Thanks for supporting Power of Love’s micro loans program that empowers women by providing them with business training and small loans. Once the women complete their training and receive a loan, they start a business and work hard to make it grow. Our loan officers advice the women and monitor the businesses via weekly loan meetings, field visits, refresher training and business mentoring sessions. Continuous monitoring of businesses has helped the women run their businesses well and keep on track with repayments.
Our Wish List and Request for Donations: At this time, we are raising funds to provide 50 new loans in the spring of 2015. Please donate generously so that women like Julie and Maureen (read their stories below) can break the cycle of poverty, learn a marketable skill, and keep their children in school. A single donation from you helps several women as loan capital funds go into a revolving fund and once a loan is repaid it becomes available for provision to a new woman entrepreneur.
Power of Love’s micro loans program is located in the community of Matero - one of the largest and poorest compounds in Lusaka with a population of approximately 80,000-85,000 people. This community is characterized by a high incidence of HIV/AIDS (prevalence rate of 14% among adults aged 15-49), and unemployment rates upwards of 60%. As a result most people are poor and live on less than $1 per day. Given this difficult environment, women benefit from learning a marketable skill and running a profitable small business. Most women beneficiaries are able to break out of the cycle of poverty and a lack of marketable skills so that they are able to improve the diet of their families and pay for school expenses for their children.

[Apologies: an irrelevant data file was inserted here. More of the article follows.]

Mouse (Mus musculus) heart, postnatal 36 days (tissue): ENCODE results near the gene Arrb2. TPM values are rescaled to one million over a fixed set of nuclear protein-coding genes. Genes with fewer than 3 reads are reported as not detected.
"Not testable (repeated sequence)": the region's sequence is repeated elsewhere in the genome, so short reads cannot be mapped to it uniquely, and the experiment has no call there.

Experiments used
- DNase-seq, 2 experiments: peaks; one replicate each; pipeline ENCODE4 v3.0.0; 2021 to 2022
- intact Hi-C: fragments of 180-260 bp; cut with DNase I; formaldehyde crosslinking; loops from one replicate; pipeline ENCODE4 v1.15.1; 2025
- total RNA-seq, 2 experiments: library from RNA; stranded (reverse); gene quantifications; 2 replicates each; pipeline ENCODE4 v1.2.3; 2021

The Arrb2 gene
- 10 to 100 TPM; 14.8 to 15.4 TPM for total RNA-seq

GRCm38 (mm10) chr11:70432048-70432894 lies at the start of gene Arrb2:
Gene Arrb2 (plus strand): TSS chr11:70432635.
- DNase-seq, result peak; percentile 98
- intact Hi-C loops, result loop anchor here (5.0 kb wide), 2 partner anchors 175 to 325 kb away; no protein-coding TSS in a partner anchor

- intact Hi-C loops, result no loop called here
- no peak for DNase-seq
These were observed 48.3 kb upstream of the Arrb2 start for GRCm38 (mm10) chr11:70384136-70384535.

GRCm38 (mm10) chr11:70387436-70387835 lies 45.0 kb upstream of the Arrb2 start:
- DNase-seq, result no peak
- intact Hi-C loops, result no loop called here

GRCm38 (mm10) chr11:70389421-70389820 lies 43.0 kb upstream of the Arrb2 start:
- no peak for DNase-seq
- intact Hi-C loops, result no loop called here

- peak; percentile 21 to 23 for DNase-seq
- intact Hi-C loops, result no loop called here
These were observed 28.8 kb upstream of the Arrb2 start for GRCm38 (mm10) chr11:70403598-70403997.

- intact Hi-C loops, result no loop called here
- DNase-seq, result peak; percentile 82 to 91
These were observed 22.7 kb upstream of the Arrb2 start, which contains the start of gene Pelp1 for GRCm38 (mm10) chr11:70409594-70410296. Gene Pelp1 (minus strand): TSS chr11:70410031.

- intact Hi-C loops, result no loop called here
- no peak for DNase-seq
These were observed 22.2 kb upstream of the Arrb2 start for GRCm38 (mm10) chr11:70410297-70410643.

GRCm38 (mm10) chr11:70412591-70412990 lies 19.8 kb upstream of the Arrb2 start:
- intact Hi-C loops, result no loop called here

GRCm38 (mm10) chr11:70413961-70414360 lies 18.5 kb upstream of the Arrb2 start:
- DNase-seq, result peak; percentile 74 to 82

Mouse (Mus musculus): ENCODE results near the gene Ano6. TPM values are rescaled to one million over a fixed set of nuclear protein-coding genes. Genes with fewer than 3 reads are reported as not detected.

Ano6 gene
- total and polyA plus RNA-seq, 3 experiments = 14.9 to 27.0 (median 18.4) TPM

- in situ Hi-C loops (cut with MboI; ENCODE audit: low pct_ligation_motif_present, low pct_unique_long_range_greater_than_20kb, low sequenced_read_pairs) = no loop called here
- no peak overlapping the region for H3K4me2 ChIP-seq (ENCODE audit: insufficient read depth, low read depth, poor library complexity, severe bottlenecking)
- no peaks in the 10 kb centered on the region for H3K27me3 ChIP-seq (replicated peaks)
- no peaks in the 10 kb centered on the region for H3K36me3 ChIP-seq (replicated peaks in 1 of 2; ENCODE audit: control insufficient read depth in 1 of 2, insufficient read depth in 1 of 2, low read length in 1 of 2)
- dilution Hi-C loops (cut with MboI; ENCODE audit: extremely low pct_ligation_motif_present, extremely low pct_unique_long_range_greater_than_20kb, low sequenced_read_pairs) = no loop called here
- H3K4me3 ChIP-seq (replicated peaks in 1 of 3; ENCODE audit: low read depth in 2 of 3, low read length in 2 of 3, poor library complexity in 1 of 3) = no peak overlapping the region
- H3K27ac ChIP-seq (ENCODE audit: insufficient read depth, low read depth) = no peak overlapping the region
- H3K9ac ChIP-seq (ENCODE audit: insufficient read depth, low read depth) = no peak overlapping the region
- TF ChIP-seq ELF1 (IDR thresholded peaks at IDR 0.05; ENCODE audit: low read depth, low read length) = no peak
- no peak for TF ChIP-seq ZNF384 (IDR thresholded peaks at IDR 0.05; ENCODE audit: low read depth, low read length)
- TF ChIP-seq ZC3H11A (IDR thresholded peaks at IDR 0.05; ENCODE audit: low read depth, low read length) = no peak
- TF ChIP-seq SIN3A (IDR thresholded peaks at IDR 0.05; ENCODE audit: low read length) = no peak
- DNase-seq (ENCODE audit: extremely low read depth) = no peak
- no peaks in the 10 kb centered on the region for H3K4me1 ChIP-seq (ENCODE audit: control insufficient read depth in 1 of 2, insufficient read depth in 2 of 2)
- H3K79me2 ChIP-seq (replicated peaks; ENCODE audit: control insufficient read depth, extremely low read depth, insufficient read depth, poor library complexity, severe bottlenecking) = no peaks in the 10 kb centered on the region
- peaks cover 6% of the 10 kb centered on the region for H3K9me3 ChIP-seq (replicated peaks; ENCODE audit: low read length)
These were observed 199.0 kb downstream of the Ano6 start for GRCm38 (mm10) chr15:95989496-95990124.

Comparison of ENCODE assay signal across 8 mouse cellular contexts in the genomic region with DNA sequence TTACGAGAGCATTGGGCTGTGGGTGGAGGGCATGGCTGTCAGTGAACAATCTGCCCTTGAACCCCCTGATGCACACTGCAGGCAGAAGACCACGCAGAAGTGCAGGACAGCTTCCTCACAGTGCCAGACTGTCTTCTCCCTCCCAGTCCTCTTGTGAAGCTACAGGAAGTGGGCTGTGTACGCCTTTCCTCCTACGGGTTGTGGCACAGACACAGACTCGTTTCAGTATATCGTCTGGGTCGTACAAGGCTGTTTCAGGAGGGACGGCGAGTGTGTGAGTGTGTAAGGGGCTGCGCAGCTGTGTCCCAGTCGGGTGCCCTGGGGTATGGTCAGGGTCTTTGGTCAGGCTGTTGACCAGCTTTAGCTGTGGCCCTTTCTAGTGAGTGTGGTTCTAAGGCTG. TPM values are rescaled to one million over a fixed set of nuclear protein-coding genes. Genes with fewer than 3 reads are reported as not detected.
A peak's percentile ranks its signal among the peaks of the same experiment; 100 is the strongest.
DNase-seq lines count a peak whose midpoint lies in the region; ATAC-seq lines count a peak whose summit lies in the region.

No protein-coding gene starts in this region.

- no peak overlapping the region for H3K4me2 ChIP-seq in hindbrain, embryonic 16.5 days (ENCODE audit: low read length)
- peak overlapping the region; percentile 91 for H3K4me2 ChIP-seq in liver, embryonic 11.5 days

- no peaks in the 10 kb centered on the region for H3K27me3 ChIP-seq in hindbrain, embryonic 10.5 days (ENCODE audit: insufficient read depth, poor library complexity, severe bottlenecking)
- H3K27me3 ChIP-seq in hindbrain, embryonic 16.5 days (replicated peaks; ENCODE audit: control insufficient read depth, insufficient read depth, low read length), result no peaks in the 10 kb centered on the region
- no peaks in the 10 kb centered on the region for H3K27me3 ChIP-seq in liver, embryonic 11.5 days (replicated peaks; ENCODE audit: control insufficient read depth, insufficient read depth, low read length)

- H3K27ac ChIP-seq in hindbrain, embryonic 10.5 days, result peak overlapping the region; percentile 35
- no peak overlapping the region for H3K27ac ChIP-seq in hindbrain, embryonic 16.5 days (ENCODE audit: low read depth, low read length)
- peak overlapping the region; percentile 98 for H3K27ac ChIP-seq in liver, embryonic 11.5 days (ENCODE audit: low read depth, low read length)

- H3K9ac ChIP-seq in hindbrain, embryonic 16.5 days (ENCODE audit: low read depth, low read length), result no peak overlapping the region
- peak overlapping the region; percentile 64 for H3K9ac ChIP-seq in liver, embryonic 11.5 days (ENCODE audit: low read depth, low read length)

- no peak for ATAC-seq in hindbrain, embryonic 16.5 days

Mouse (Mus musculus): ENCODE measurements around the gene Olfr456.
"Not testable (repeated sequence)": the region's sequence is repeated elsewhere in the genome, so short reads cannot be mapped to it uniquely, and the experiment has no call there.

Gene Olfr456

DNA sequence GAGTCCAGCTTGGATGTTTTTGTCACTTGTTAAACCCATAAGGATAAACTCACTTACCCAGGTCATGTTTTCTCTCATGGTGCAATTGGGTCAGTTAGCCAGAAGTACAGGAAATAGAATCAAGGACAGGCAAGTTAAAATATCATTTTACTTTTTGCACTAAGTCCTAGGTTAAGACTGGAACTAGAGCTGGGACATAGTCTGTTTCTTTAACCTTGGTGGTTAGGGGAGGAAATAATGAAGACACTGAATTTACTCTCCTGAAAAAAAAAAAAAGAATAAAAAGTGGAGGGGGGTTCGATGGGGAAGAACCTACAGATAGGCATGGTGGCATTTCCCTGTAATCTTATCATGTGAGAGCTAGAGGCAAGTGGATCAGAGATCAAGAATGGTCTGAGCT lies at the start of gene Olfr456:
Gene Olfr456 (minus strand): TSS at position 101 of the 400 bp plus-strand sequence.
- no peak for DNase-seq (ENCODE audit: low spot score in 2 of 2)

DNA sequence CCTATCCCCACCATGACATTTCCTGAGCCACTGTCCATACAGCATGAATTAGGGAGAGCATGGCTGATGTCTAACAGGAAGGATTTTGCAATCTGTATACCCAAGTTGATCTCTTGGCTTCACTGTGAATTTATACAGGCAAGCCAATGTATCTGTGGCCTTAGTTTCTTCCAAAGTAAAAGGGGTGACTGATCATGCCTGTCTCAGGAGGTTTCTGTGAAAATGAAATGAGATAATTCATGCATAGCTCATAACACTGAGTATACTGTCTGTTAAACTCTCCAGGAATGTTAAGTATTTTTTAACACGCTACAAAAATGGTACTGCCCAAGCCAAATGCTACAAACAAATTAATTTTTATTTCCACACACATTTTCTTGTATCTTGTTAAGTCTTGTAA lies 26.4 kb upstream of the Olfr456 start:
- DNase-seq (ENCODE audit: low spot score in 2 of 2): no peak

We would like you to meet Julie and Maureen, who received business training and a small loan to start a business. At this time, both women are running successful businesses and are making repayments on their second loan having successfully paid off their first loan. All women in our program receive three loans. By the end of the third loan, most businesses are doing well and the women have built up a small capital base so that they are on the path to self-reliance. Julie and Maureen, like most of the 230 women in our loans program are working hard every day to expand their businesses to provide for their families, and keep their children in school.
Julie (not her real name) is a widow who cares for her old parents and three grandchildren. With her first loan she started a business selling vegetables. Her business did well and she was able to pay for food and rent for her family. Once Julie had repaid her first loan, she received a second loan with which she expanded her business by adding used clothing to her vegetable shop.
At this time, Julie has been able to pay for school expenses for her three grandchildren, and is able to pay for medical expenses for her parents. She is happy that she got an opportunity to learn how to run a business, meet other women like her so she can learn from them, and received funds to start a business. She wants to continue to work hard to expand her business so that she can continue to put a smile on the faces of her old parents and orphaned grandchildren.
Maureen (not her real name) lost her husband to AIDS and is the sole provider for her four children. Before Maureen joined Power of Love’s loans program, she was having a difficult time as she was unable to pay for rent and school expenses for her children. Once Maureen joined our loans program, she received business training and a loan to start a fruit stand. Her fruit stand did well and she was able to pay for rent, school expenses and repay her off the first loan. With a second loan, she purchased a used popcorn machine. With earnings from her fruit and popcorn stand she is able to pay rent, school expenses, and save a small amount each week.